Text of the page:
Suzanne Mercy Winsor Freeman
Suzanne Mercy Winsor Freeman, 77, life-long community volunteer, died Saturday, August 28, 2010 of respiratory failure in Tucson, Arizona. Suzy made her home in Green Valley, Arizona since 1997 where she was an active organizer of church and civic events, and known for her broad smile and engaging enthusiasm.
Suzanne was born January 5, 1933 in Olathe, Kansas to Arline (Kinsel) and Frank Ammi Brown, and grew up in Orange and Santa Ana after her family moved to California in 1937. She purchased property in Green Valley, Arizona in 1982 to be near her half-sister Lucile Smith, becoming a full-time Arizona resident in 1997.
As a mother and homemaker, Suzanne found great satisfaction as a Girl Scout Leader and church volunteer in La Habra, California, and later used her community experience as Executive Director of the North Orange County Volunteer Bureau. In Green Valley, Suzanne served as President of the Villas West Homeowners’ Association where she organized many social events and the annual craft show. She was an active member of the Green Valley Evangelical Free Church Christian Women’s Association and a frequent Bible study leader. Suzanne was a member of the Green Valley Genealogical Society always searching for new Winsor cousins. She enjoyed travel, crafts, and cooking.
During her final illness, it was her great joy to know that her namesake Charlotte Mercy had been born to her eldest granddaughter Heather Craig and her husband David Ricketts.
Suzanne is survived by daughter Denise and her husband Dan Levenick of Pasadena, California; daughter Deanna and her husband Kip Craig of Silverado Canyon, California; grandchildren Zack Levenick, Heather Craig Ricketts, Christian Levenick, Chelsea Craig, Chloe Craig, and Kayli Craig; great-grandchildren Anabelle May Ricketts, Charles Levenick, and Charlotte Mercy Ricketts; sister Frances and her husband Harold Jones of Santa Ana, California.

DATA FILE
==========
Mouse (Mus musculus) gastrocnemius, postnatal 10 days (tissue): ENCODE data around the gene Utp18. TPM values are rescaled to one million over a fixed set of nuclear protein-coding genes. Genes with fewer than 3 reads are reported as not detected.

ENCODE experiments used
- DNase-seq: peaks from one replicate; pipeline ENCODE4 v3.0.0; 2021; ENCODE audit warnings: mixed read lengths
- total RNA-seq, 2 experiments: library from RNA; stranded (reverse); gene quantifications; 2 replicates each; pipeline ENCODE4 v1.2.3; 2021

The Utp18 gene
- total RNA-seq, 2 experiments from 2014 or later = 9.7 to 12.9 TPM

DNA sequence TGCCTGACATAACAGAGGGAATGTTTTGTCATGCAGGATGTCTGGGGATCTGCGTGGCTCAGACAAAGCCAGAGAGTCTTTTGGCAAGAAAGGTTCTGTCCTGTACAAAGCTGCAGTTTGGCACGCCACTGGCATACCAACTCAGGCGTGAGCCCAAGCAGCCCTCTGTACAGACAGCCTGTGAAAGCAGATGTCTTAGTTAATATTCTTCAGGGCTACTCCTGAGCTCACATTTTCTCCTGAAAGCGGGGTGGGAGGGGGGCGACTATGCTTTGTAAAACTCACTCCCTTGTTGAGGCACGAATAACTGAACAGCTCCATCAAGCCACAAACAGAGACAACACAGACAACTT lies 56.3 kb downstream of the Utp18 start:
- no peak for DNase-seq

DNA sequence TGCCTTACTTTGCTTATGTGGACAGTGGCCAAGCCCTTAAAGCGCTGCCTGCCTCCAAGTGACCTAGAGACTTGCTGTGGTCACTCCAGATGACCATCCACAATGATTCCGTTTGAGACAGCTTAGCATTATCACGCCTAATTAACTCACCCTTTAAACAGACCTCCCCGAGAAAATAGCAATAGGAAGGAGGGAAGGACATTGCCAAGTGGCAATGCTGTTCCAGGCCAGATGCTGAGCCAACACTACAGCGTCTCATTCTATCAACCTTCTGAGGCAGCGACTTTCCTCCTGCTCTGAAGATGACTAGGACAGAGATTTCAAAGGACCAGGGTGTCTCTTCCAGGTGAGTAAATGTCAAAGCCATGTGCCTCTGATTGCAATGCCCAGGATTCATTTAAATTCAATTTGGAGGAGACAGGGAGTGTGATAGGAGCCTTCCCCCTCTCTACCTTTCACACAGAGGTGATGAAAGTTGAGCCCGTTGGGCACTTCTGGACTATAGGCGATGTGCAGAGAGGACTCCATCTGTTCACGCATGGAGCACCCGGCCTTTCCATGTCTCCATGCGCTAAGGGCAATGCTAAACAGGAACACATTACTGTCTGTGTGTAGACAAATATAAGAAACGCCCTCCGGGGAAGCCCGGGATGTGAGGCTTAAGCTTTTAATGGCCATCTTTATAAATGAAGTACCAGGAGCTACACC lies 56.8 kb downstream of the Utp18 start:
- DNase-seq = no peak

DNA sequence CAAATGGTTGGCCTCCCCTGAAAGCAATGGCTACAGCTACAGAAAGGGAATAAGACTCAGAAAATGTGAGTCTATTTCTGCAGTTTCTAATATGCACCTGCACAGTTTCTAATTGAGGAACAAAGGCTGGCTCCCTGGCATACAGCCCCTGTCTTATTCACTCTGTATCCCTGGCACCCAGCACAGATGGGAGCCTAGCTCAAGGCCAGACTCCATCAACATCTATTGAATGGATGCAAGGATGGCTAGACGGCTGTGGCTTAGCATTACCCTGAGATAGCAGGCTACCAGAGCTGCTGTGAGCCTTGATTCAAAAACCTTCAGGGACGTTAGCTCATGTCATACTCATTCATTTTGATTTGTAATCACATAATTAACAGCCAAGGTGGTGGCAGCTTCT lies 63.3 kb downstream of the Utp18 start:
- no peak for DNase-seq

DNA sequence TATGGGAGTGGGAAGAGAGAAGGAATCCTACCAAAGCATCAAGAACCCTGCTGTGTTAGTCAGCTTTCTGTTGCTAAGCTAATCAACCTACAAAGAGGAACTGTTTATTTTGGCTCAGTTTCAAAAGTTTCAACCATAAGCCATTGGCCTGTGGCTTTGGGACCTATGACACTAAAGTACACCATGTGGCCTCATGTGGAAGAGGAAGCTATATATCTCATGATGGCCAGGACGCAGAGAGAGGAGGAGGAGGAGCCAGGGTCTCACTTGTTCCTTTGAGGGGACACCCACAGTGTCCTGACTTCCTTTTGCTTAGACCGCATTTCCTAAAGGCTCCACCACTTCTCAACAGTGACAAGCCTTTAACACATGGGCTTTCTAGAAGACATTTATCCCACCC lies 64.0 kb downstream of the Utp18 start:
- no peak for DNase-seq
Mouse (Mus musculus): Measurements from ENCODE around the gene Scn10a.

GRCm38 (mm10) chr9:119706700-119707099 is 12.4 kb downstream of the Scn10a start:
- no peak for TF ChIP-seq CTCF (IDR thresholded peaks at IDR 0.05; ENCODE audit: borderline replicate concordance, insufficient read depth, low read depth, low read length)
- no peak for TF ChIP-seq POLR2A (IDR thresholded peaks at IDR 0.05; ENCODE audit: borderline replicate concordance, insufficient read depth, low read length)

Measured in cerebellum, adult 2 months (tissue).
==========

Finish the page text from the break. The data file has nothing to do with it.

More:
She was preceded in death by her parents and half-sisters Lucile Paulen Smith, of Green Valley, and Bearnadean Duvall Avery.
A Memorial Service celebrating Suzanne’s life will be held Saturday, September 25, 2010 at 10:30 a.m. at Green Valley Evangelical Free Church, 1393 West Mission Twin Buttes, Green Valley.
How does the family curator share the sad news of a parent’s death? Carefully, lest any vital date or place be omitted. Sadly, because it’s just so hard to do.
Fellow genealogists may know my mom Suzanne Freeman after meeting her at the SCGS Jamboree or some other genealogy event. You probably know that she was a spunky senior citizen with the juvenile sense of humor.
She became suddenly ill in early July and never fully recovered. Mom wanted to live independently as long as possible in her home in Green Valley, Arizona and her wishes came true.
In her last weeks, her breathing was assisted by a ventilator and communication limited to lip reading and writing, however, she still had much to say! She wanted to know about all the people around her, was happy to hear about Thomas MacEntee’s growing career as an e-book author and speaker, and footnoteMaven’s latest edition of Shades of the Departed. She was interested in Amy Coffin’s research and Joan Miller’s travels; both geneabloggers she met while working on the SCGS Jamboree Geneablogger Welcome Bags. She wanted to know everything about everyone.
Mom was a enthusiastic supporter of new ideas and new projects. She loved hearing about A.C. Ivory and Elyse Doerflinger, young genealogists with energy and zeal for the great ancestor hunt. She hoped that one of her own grandchildren would be bitten by the “genie bug” and continue the search for her Winsor ancestors. She loved meeting so many geneabloggers at Jamboree.
It is hard to fathom that I will now be searching alone for those rascally Schiffbauer boys, or for the final Chamblin connection. Instead of picking up the telephone to say “Hey Mom, guess what I found out?” I will be typing notes to myself, and wishing she were there.
My greatest regret is that I did not finish a family genealogy or history that would have helped her make sense of those convoluted cousin relationships she tried to unscramble. I thought we had lots of time; but we didn’t. I do hope, however, that, as our friend Sheri Fenley noted, Mom is now meeting the Windsor family she knew she had, and perhaps even making the acquaintance of a few cousins new to her as well.